This economic wave may be too high for South Korea to crest, a country whose economy is 90 percent exports. To make things worse, the wind blows unfavorably for the cargo ships that carry Made in Korea products to the rest of the world. The surge of the waves and the whip of the winds seem to undermine the Land of the Morning Calm. And the prediction that South Korea may see a record deficit in trade in 2009 amid a global recession is the cloud that casts a dark shadow over the country 13th in trade volume. Can South Korea, a land of can-do spirit, overcome the perfect storm of a crisis in 2009 Unfortunately, a "yes" does not come easily.
A negative atmosphere surrounded the 45th Trade Day on November 30. On that day, Korea celebrated its achievements in trade by presenting gold and silver awards to businesspeople who dedicated their careers to expanding exports for the past year. But the congratulatory mood was not like those of previous years since the world economy has not found its lowest point of the curve yet.
Even though the forecast for 2009 is not bright for South Korea, there were a fair number of achievements in 2008. The total amount of exports reached 400 billion dollars and the trade volume including imports will have exceeded 800 billion dollars by the end of the year. Statistics showed that the total exports as of the end of October increased to 21.0 percent compared to the same period of last year, reaching 366.3 billion dollars. But the expenditure for imports set off the advantage of the weak won as the cost of imports and oil prices skyrocketed amid the strong dollar. The total amount of imports amounted to 380 billion dollars, an increase of 31.5 percent compared to last year. It has taken 13 years for South Korea to reach 400 billion dollars in exports since Korea exceeded 100 billion dollars in 1995. The 10 largest countries in export volume required an average of 17.2 years to exceed 400 billion dollars.
This year's exports feature a peculiar characteristic in that the expansion is mainly thanks to exploring new markets in developing countries whose abundant natural resources give the capital for imports. The exports to these countries have increased 27.5 percent. The Korea International Trade Association recommended business circles to strengthen their efforts to march into emerging countries with natural resources that are cash cows for them rather than the US and EU that are suffering a severe financial crisis.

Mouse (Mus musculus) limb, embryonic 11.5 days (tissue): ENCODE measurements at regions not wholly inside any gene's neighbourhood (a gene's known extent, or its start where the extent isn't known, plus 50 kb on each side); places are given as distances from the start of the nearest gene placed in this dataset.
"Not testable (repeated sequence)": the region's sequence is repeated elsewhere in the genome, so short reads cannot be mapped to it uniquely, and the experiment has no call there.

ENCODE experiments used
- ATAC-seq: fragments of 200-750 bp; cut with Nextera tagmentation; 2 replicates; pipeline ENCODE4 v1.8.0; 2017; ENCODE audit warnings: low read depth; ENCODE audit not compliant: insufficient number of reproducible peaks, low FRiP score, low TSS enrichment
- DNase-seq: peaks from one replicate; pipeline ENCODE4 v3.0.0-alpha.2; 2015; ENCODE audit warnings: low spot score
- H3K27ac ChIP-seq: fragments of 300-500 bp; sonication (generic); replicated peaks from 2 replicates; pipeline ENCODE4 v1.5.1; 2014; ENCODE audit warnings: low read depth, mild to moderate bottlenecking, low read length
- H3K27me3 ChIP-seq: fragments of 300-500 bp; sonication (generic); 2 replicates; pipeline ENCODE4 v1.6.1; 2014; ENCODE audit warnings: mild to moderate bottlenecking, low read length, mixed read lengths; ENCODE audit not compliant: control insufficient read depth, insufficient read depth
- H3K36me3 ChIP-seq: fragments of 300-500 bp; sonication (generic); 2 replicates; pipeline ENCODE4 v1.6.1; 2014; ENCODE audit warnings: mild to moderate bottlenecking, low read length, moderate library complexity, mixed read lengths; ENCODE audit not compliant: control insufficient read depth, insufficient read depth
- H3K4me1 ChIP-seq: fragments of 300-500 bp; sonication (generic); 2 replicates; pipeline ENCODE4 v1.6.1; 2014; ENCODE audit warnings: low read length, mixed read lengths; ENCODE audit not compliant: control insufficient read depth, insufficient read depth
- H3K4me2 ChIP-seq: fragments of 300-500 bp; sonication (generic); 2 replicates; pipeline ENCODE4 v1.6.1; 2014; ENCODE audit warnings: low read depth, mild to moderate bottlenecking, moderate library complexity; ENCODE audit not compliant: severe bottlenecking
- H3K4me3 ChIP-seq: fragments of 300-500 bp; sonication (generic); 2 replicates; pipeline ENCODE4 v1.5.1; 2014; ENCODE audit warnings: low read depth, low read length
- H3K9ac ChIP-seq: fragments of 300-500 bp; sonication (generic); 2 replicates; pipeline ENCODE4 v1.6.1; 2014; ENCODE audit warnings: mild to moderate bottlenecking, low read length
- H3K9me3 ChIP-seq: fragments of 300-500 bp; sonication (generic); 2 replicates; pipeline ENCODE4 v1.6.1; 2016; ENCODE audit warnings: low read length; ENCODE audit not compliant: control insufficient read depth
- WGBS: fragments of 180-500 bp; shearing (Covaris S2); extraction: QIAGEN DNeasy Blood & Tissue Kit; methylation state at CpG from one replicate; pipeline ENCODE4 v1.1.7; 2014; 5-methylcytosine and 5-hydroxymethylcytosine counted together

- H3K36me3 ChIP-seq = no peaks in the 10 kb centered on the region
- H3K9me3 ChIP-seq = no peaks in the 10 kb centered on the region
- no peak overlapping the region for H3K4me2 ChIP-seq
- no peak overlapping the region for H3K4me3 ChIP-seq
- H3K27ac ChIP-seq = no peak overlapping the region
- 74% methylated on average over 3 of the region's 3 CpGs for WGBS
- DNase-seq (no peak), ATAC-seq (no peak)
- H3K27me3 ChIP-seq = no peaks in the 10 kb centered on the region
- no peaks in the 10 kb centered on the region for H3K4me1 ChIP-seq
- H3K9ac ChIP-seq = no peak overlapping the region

The drop of semiconductor prices also deepened wrinkles nationwide. Semiconductors were on top of the best exporting lists last year, but this year they fell to fifth. Autos dropped from second to fourth, and computers from seventh to tenth. The top two items have experienced some severe shrinkage. Lee Hee-beom, Chairman of Korea International Trade Association, said: "As the world economy in 2009 is not bright, the voyage of the Korean economy will not be easy." He emphasized that our entrepreneurs should explore new markets. As he pointed out, what matters is the course ahead. The conclusion of all the predictions that every economic research group has reached is that the seas will surely be rough. Two major elements that affect the Korean economy are the worsening signals from the US and the revealing recession of the global economy. The unprecedented crisis of the US economy will be fatal to Korea, as it is Korea's major trade partner. Import orders from the US will sharply drop. The same will happen with the EU, which is directly linked to the US in trade. Hyundai Auto is already in the swirl of a typhoon; it is considering reducing car production for the first time in almost three decades.
Barack Obama's new administration is likely to be a hindrance as President-elect Obama may seek policies that consider the US economy first. He already declared that his new administration will reconsider the Free Trade Agreement with South Korea. He is also not favorable to Korean autos. He wants South Korea to open its auto market as widely as the US. During his presidential campaign, he said repeatedly that US auto companies should be protected. After the election, he supported a bail out for auto companies including General Motors in the same way that the Senate endorsed a bailout for AIG.
Experts worry about the future. Jung Man-won, CEO of SK Networks, once said in a seminar that money is not circulating well in global financial markets, adding that a company was heard to borrow money at an annual interest rate of 15 percent. He concluded that if interest rates exceed 12 percent, no companies can survive financially. Lee Jae-won, CEO of Suprema, raised his voice in warning that small and medium-sized companies have fallen into the deep well of KIKO, an option-trading contract based on the exchange rate. "Many small companies bought KIKOs to make money, thinking that the exchange rate will go down rather than go up. But contrary to expectations, the won to dollar exchange rate has skyrocketed, leaving a great loss of money to small companies," said Lee. Lee Kyung-tae, chief of the Institute for International Trade, pointed out that almost all banks are reluctant to let their money flow in the market. "The government needs to have the tools to make money go to exporting companies that demand money," said the Chief.
The problem is next year. If things get worse, the Korean economy that has overcome a lot of obstacles may experience a deep downturn.